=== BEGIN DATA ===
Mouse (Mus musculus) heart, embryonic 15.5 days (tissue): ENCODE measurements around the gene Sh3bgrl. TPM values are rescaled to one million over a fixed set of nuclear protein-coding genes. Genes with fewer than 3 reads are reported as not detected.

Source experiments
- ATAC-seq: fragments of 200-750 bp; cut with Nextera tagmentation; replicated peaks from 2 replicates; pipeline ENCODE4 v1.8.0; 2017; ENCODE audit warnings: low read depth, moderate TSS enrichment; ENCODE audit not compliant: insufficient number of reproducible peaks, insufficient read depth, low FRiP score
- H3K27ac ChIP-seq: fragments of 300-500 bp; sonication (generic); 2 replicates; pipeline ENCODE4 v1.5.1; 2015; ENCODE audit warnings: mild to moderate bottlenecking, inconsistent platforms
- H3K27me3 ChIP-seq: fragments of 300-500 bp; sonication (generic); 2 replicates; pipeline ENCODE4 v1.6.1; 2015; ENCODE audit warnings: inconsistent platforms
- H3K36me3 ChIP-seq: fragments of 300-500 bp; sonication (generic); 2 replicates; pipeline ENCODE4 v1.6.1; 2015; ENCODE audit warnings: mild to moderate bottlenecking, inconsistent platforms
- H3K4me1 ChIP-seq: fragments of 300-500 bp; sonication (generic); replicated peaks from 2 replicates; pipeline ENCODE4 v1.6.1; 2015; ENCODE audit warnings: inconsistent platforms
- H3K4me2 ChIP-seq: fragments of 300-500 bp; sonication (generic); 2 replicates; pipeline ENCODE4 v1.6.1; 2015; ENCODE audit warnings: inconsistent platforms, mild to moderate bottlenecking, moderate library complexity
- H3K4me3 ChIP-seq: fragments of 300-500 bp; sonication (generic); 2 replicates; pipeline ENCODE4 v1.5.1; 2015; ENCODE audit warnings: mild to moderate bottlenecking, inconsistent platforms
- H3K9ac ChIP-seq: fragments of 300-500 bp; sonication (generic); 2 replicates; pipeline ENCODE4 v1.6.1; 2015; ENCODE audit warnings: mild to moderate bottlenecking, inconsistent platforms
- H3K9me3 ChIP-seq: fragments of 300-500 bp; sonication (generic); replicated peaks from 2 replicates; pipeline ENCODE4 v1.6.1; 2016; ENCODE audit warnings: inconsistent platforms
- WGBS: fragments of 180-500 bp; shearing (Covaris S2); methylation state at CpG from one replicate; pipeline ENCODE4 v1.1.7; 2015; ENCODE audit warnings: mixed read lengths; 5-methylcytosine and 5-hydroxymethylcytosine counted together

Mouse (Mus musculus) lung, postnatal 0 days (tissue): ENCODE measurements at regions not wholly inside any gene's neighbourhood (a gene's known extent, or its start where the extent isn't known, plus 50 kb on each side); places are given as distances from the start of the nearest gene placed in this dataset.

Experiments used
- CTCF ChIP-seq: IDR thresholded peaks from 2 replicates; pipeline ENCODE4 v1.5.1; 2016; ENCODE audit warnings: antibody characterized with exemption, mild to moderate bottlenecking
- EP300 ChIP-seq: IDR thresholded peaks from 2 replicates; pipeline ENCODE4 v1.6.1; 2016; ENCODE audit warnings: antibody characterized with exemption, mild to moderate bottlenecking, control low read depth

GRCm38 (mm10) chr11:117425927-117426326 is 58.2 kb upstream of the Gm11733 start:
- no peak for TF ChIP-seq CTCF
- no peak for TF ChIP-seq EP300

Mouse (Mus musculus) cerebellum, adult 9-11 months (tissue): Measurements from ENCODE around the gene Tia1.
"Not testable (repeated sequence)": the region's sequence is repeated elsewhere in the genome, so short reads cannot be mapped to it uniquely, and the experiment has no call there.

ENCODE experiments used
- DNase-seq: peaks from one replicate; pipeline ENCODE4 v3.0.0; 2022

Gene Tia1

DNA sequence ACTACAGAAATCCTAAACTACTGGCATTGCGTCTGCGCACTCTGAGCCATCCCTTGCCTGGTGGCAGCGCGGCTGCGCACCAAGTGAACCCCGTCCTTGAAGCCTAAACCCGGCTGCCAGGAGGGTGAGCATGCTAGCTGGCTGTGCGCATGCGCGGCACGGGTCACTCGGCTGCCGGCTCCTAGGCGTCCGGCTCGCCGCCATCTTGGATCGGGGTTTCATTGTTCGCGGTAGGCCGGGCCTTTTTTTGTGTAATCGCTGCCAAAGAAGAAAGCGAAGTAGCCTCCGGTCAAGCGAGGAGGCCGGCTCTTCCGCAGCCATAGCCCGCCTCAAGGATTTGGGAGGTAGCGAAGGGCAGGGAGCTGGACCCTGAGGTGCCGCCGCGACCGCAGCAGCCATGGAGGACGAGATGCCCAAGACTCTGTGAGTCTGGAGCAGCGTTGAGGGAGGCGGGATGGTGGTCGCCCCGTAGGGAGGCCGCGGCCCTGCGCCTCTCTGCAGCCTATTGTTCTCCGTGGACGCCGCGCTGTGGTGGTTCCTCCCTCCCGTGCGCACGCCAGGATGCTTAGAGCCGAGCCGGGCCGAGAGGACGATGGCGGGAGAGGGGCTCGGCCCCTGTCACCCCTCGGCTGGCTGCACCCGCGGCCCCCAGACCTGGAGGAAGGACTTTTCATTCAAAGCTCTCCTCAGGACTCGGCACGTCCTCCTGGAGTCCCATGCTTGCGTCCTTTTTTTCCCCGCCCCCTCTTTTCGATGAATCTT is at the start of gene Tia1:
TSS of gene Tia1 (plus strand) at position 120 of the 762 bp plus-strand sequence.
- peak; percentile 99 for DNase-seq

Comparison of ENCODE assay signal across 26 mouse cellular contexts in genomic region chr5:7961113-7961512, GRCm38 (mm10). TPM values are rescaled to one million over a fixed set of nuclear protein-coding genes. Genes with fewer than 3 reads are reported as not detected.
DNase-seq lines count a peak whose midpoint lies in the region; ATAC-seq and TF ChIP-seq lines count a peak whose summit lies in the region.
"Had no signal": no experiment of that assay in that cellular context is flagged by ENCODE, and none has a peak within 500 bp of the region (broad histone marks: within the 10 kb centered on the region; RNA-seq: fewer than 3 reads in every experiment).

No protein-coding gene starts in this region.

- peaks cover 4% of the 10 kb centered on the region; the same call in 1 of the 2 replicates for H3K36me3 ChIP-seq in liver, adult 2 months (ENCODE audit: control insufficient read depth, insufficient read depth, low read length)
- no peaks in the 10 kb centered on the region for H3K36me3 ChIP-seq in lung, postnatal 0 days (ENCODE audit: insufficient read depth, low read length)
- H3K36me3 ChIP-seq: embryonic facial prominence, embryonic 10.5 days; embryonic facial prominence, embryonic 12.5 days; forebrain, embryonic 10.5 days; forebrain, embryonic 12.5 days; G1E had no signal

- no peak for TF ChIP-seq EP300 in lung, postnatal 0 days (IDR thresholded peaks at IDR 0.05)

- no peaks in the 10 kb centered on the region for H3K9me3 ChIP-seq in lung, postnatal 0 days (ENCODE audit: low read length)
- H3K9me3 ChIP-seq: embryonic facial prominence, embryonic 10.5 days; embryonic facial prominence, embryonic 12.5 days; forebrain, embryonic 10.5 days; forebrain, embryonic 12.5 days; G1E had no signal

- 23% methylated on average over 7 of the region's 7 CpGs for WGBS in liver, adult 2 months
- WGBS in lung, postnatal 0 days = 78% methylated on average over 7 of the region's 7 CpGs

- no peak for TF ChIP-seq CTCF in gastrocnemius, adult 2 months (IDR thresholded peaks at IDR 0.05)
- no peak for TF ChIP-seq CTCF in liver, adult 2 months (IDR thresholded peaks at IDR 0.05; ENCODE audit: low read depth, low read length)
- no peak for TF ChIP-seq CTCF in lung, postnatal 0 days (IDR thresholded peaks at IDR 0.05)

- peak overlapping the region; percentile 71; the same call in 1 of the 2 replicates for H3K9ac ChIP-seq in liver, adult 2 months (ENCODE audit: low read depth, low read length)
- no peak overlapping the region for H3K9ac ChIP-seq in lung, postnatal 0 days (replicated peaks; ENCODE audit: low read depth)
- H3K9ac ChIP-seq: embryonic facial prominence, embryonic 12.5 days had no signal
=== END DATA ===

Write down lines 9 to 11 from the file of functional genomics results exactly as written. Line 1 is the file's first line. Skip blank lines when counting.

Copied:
- H3K4me3 ChIP-seq: fragments of 300-500 bp; sonication (generic); 2 replicates; pipeline ENCODE4 v1.5.1; 2015; ENCODE audit warnings: mild to moderate bottlenecking, inconsistent platforms
- H3K9ac ChIP-seq: fragments of 300-500 bp; sonication (generic); 2 replicates; pipeline ENCODE4 v1.6.1; 2015; ENCODE audit warnings: mild to moderate bottlenecking, inconsistent platforms
- H3K9me3 ChIP-seq: fragments of 300-500 bp; sonication (generic); replicated peaks from 2 replicates; pipeline ENCODE4 v1.6.1; 2016; ENCODE audit warnings: inconsistent platforms